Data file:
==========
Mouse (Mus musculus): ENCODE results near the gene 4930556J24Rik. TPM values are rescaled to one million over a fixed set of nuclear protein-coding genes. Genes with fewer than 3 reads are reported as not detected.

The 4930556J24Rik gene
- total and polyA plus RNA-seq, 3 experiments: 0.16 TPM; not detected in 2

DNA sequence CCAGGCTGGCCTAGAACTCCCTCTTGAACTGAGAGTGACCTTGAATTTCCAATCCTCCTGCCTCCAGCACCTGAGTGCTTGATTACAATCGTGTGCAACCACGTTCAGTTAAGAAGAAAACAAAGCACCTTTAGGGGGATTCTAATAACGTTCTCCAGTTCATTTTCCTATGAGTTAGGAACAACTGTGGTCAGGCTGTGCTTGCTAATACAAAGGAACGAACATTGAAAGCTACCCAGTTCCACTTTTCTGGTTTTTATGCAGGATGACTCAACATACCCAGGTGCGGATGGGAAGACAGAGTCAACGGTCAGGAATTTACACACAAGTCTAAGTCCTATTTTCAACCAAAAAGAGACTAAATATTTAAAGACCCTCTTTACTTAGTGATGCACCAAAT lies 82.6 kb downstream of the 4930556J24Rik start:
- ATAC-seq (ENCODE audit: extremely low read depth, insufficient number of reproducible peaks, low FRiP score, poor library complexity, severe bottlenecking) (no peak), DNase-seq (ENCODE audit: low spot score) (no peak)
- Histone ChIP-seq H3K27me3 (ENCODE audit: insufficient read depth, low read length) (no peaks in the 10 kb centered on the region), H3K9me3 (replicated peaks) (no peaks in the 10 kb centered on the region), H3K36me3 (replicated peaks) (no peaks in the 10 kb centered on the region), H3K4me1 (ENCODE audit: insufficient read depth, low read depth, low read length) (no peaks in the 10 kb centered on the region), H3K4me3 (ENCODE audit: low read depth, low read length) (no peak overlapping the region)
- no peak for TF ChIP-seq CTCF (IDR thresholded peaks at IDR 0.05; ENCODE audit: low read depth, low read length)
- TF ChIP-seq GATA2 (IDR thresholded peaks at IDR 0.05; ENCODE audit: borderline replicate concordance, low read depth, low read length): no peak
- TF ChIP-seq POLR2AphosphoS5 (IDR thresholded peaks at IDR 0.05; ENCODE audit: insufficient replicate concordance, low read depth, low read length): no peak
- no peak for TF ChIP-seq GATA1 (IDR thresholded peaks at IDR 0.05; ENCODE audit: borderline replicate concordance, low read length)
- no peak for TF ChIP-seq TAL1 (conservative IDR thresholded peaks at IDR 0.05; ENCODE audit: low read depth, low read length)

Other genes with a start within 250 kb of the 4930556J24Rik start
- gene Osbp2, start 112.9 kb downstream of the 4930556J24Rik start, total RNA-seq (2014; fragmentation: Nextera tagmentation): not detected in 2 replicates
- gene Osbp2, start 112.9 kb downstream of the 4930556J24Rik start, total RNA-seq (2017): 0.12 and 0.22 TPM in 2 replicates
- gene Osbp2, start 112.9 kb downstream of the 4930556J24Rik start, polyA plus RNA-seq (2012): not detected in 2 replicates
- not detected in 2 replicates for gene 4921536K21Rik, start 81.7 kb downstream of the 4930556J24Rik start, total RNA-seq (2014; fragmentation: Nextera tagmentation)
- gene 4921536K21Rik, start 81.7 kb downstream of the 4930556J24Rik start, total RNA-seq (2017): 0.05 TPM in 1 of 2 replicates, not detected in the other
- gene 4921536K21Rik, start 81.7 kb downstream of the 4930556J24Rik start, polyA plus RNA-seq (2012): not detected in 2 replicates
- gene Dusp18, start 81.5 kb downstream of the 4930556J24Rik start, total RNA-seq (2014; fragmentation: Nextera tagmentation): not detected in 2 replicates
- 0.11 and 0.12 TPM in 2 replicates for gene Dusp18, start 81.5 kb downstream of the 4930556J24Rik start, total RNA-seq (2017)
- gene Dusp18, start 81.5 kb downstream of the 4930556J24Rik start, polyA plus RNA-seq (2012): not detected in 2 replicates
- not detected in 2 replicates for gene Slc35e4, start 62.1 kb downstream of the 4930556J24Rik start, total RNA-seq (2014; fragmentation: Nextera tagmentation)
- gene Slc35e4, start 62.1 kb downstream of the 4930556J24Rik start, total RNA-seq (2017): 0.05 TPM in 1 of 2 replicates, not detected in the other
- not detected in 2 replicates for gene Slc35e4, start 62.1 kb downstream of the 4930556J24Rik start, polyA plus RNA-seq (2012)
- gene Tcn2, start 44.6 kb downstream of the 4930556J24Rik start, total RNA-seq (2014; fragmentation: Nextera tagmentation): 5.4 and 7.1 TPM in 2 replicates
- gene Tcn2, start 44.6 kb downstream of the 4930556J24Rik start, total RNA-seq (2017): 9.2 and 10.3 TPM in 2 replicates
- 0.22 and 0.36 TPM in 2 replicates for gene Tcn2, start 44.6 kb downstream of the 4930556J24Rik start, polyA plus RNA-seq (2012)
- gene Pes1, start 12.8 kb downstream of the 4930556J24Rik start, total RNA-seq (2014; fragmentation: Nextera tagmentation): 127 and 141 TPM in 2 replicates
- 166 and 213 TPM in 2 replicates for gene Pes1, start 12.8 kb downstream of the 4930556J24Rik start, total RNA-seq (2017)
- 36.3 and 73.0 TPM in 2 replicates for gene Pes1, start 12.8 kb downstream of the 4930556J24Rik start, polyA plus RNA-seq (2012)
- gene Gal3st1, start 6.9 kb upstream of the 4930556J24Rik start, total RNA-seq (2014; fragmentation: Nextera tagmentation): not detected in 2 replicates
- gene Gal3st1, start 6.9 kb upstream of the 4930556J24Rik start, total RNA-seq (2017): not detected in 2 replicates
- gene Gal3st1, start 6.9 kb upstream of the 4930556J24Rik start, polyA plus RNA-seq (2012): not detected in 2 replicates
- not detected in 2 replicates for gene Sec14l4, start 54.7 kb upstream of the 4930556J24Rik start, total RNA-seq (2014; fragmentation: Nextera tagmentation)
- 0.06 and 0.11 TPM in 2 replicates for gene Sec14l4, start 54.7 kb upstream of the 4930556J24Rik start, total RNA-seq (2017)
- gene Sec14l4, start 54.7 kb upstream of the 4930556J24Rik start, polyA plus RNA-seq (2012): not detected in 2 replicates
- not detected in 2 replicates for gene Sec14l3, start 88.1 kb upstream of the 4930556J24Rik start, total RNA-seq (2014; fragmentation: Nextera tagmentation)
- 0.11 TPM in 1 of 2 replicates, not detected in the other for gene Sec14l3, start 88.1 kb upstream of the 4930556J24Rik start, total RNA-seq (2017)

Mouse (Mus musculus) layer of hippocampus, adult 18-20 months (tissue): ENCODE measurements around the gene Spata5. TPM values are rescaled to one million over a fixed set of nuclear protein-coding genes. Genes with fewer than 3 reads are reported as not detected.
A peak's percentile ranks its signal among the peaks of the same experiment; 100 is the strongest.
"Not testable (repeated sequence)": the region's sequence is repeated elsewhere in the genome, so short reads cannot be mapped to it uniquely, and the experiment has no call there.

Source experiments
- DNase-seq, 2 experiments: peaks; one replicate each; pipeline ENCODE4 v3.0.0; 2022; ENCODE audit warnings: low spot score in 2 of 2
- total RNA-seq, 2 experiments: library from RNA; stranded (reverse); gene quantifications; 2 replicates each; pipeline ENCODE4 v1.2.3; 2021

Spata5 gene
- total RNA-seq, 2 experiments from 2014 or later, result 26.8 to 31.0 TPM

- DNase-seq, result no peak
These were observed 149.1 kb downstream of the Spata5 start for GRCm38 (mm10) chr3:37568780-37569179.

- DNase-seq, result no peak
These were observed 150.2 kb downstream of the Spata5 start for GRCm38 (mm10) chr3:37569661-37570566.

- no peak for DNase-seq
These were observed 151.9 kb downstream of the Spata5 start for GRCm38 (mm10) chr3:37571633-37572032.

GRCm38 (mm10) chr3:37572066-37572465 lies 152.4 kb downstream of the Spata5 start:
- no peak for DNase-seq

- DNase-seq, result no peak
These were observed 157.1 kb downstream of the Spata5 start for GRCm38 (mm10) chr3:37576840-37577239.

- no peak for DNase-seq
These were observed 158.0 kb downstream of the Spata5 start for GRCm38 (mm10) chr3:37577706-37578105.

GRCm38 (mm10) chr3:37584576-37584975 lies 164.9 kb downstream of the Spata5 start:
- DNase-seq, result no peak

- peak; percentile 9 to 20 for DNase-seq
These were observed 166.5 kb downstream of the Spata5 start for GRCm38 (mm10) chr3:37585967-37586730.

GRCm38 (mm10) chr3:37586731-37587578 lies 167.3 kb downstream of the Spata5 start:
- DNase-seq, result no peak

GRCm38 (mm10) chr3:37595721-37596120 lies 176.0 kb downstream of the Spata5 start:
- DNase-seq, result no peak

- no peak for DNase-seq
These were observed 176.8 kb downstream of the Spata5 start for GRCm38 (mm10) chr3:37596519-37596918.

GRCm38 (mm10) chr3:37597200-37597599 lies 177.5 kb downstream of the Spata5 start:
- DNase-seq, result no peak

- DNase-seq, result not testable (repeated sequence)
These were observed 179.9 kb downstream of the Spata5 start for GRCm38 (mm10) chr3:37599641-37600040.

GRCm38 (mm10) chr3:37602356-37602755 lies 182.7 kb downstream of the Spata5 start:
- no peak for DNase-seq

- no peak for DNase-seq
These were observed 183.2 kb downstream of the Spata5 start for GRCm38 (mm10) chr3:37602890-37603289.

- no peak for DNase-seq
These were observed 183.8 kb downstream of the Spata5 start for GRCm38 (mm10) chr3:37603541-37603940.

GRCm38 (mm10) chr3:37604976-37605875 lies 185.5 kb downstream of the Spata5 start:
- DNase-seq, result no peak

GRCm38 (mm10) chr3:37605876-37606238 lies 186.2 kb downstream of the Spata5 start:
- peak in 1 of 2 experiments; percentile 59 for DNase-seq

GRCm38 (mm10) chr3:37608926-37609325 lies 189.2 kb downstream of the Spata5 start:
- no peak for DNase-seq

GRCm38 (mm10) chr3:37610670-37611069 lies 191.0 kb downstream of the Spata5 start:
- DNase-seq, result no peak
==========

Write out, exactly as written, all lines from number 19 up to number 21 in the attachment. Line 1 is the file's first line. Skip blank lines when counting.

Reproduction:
- gene Dusp18, start 81.5 kb downstream of the 4930556J24Rik start, total RNA-seq (2014; fragmentation: Nextera tagmentation): not detected in 2 replicates
- 0.11 and 0.12 TPM in 2 replicates for gene Dusp18, start 81.5 kb downstream of the 4930556J24Rik start, total RNA-seq (2017)
- gene Dusp18, start 81.5 kb downstream of the 4930556J24Rik start, polyA plus RNA-seq (2012): not detected in 2 replicates